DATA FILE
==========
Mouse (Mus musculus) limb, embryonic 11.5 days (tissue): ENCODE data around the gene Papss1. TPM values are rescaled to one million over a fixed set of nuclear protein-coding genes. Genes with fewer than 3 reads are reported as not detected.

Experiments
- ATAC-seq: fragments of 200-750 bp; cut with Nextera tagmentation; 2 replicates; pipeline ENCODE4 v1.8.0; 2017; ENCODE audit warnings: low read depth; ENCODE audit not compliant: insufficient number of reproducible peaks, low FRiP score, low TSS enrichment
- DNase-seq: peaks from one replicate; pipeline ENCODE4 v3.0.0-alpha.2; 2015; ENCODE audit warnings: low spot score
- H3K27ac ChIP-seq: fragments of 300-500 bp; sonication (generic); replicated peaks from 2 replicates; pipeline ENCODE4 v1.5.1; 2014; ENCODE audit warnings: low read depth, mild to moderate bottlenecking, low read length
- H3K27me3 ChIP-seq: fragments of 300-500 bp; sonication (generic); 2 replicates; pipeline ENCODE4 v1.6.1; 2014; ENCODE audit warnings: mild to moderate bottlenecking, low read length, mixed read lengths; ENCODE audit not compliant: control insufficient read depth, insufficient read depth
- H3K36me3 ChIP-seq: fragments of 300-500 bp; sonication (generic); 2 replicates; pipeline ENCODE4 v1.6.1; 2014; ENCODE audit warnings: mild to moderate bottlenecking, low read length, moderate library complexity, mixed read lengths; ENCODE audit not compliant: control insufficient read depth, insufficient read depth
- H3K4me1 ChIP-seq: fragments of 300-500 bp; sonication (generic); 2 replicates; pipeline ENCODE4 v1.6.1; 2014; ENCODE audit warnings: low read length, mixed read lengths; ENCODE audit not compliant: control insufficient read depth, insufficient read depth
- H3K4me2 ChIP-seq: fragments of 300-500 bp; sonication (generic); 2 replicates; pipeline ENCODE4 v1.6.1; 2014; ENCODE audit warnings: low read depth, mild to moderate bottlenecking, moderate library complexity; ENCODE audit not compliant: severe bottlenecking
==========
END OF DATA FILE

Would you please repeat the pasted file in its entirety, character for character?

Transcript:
Mouse (Mus musculus) limb, embryonic 11.5 days (tissue): ENCODE data around the gene Papss1. TPM values are rescaled to one million over a fixed set of nuclear protein-coding genes. Genes with fewer than 3 reads are reported as not detected.

Experiments
- ATAC-seq: fragments of 200-750 bp; cut with Nextera tagmentation; 2 replicates; pipeline ENCODE4 v1.8.0; 2017; ENCODE audit warnings: low read depth; ENCODE audit not compliant: insufficient number of reproducible peaks, low FRiP score, low TSS enrichment
- DNase-seq: peaks from one replicate; pipeline ENCODE4 v3.0.0-alpha.2; 2015; ENCODE audit warnings: low spot score
- H3K27ac ChIP-seq: fragments of 300-500 bp; sonication (generic); replicated peaks from 2 replicates; pipeline ENCODE4 v1.5.1; 2014; ENCODE audit warnings: low read depth, mild to moderate bottlenecking, low read length
- H3K27me3 ChIP-seq: fragments of 300-500 bp; sonication (generic); 2 replicates; pipeline ENCODE4 v1.6.1; 2014; ENCODE audit warnings: mild to moderate bottlenecking, low read length, mixed read lengths; ENCODE audit not compliant: control insufficient read depth, insufficient read depth
- H3K36me3 ChIP-seq: fragments of 300-500 bp; sonication (generic); 2 replicates; pipeline ENCODE4 v1.6.1; 2014; ENCODE audit warnings: mild to moderate bottlenecking, low read length, moderate library complexity, mixed read lengths; ENCODE audit not compliant: control insufficient read depth, insufficient read depth
- H3K4me1 ChIP-seq: fragments of 300-500 bp; sonication (generic); 2 replicates; pipeline ENCODE4 v1.6.1; 2014; ENCODE audit warnings: low read length, mixed read lengths; ENCODE audit not compliant: control insufficient read depth, insufficient read depth
- H3K4me2 ChIP-seq: fragments of 300-500 bp; sonication (generic); 2 replicates; pipeline ENCODE4 v1.6.1; 2014; ENCODE audit warnings: low read depth, mild to moderate bottlenecking, moderate library complexity; ENCODE audit not compliant: severe bottlenecking